Data Deals Give NCAA Opportunity to Win Fans and Increase Revenue

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    SportTechie Legal

    This SportTechie Legal article was written by Brian Socolow, co-chair of the Sports Practice Group at Loeb & Loeb LLP.

    This year, the NCAA launched partnerships with two global tech companies—Google Cloud and Genius Sports— to take control of its sprawling collection of athlete data. The new ventures are intended to increase the NCAA’s revenue by monetizing the information and creating new opportunities to engage college sports fans who want more stats on their favorite players, teams, and schools.

    Giving fans real-time stats and other facts and figures is a way to connect those who aren’t at events in person with the action on the field or court. Declining attendance is a growing problem faced by sports, and college sports are not immune to this trend. For example, the NCAA reported that in 2017, attendance at DI FBS games, the highest level of college football, dropped three percent from the previous year, and had declined for four years in a row. In fact, according to NCAA figures, last year college football experienced the largest drop in per game attendance in 34 years and the second-largest since 1948, when the NCAA first began keeping track of attendance.

    Investing in new ways to use the data the NCAA collects on athletes and teams is a smart way for it to engage with fans who are increasingly watching sports on their smartphones and other devices. With more than 460,000 student athletes at 1,117 colleges and universities competing in 24 sports across three divisions every year, the NCAA is awash in athlete data. But wrangling that mountain of sports data to its advantage is a major challenge. And part of the difficulty is that, historically, athletic stats have been collected, organized and distributed by myriad entities including colleges and universities, conferences, and the NCAA itself.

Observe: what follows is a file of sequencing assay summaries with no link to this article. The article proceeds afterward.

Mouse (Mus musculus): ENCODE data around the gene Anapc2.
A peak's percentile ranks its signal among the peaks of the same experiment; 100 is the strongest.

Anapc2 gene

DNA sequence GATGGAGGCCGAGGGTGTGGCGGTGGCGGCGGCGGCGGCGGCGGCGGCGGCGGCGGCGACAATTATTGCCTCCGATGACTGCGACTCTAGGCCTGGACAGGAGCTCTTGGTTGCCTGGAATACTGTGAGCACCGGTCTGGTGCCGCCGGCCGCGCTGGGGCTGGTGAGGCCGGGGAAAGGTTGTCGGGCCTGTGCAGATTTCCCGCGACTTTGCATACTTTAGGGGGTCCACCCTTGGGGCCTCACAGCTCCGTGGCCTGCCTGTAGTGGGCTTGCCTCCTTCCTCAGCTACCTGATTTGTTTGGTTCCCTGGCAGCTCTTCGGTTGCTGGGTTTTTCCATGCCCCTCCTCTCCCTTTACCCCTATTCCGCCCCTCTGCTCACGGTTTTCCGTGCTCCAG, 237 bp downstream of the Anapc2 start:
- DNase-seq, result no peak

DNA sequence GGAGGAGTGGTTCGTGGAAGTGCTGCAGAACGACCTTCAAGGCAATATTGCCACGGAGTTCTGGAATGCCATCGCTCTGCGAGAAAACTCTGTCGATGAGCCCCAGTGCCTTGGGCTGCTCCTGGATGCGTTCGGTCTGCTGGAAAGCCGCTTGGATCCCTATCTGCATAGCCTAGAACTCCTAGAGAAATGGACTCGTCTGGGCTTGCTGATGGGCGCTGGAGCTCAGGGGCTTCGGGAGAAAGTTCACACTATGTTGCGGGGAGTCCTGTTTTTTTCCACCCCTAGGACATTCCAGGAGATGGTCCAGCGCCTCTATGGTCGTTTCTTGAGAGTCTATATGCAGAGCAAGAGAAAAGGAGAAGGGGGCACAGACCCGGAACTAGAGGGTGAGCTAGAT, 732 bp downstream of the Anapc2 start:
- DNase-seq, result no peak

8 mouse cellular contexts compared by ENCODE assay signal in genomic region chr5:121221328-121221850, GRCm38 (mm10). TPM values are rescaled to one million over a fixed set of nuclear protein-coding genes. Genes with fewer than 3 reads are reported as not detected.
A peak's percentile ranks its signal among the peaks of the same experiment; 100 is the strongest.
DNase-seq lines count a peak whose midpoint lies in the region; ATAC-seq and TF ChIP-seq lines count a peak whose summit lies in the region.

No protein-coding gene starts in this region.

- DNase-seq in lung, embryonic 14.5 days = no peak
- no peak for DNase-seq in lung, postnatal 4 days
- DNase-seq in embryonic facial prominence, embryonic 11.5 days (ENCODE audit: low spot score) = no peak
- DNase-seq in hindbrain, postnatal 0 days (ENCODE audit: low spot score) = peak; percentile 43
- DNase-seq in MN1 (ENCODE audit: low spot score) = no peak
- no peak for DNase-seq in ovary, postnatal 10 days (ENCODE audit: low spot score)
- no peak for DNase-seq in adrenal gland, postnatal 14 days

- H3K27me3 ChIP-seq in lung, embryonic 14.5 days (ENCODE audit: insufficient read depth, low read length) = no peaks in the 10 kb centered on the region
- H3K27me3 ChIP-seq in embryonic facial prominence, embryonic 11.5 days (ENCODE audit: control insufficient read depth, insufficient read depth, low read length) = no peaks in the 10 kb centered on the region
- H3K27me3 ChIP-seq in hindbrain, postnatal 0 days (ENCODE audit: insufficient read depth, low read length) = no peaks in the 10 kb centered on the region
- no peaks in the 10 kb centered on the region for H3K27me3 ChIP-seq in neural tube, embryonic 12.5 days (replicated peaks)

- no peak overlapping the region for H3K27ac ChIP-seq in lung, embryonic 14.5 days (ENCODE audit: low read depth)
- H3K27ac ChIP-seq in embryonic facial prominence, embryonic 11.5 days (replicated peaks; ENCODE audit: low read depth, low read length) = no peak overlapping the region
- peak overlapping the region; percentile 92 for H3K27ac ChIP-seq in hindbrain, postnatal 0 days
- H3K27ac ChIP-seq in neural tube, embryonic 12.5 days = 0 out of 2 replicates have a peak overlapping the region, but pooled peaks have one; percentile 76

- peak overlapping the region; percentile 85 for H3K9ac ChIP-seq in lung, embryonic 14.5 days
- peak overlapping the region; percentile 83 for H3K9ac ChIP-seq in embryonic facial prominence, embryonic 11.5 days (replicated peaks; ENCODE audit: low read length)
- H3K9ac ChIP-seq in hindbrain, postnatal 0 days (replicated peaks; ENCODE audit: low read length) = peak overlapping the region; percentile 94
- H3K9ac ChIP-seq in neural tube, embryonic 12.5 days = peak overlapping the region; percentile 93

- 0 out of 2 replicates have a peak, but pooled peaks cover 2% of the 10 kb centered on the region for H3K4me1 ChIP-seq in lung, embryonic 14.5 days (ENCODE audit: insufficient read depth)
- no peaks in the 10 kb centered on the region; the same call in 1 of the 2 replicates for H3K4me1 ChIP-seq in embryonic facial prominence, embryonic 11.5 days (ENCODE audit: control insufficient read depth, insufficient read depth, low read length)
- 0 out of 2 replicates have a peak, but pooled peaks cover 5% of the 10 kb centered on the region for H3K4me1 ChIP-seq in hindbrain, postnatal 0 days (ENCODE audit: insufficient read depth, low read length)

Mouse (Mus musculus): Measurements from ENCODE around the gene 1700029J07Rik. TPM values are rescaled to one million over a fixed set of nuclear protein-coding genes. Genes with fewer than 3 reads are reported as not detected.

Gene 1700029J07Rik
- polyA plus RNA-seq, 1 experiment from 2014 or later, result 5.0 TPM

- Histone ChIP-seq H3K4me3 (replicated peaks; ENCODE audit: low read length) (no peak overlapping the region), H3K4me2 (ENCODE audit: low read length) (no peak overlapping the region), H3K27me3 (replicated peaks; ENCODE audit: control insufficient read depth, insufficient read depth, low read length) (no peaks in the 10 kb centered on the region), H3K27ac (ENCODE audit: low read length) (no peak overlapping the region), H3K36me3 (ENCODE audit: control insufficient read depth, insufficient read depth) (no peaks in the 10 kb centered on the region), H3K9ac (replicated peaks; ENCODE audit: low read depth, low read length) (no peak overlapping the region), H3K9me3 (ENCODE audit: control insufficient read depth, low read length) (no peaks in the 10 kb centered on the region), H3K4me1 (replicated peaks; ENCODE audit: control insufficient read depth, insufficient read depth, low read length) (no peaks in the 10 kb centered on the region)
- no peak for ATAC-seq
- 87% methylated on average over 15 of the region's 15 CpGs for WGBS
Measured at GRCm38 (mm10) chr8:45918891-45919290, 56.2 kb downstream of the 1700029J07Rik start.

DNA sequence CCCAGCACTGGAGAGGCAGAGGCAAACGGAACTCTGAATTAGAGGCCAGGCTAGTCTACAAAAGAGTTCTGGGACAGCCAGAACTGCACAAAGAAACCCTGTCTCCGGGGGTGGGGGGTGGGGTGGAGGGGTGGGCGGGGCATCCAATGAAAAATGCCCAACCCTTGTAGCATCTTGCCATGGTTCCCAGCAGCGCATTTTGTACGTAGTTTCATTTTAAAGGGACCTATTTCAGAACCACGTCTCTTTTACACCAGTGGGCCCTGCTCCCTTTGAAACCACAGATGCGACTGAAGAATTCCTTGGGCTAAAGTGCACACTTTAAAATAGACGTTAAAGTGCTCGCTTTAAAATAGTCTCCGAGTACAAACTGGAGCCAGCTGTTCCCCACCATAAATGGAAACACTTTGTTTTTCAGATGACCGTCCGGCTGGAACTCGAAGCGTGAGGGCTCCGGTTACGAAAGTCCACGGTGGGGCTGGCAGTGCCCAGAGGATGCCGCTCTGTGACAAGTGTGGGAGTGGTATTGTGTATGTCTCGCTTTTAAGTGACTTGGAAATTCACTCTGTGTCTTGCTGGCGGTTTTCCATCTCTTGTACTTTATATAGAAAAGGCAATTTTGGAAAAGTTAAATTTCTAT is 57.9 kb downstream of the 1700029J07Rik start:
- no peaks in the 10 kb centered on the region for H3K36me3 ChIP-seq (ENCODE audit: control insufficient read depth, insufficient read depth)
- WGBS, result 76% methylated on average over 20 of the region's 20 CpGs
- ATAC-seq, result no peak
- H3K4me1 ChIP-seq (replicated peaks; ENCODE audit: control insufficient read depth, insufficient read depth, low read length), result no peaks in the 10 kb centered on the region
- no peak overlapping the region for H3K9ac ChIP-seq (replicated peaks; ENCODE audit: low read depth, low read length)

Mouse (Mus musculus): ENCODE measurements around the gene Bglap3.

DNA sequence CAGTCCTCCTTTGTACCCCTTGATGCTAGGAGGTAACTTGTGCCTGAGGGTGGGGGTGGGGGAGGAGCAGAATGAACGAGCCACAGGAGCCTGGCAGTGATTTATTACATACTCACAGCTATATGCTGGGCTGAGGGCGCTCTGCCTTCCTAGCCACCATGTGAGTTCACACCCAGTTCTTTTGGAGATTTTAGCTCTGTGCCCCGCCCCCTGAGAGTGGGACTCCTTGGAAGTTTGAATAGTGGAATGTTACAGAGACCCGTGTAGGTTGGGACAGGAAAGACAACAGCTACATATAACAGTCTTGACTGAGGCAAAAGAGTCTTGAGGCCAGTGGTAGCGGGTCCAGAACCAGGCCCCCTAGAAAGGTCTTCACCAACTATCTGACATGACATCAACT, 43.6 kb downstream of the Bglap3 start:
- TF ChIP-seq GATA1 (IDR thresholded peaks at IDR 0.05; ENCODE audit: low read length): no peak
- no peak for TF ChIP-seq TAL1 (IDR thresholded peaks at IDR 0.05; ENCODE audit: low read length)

In February, the NCAA and Google announced a multi-year deal naming Google Cloud as the official NCAA cloud computing partner. The partnership included the migration of more than eight decades of historical and play-by-play data, from 24 different sports and 90 championships, to Google’s platform.

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    Google and the NCAA kicked off the collaboration publicly during March Madness, leveraging the individual and team data from college basketball’s season-ending tournaments in new ways. An ad campaign drew on the 80 years of NCAA performance data for men’s and women’s basketball to ask questions like “Are players shooting more three pointers today versus five years ago?” The 30-second ad spots also asked and answered more off-beat questions like:  “Do players try to dunk more if they have 50,000 followers?” or “Do freshmen score more if Mom’s at the game” or “Do kids from big cities handle crowd noise better?”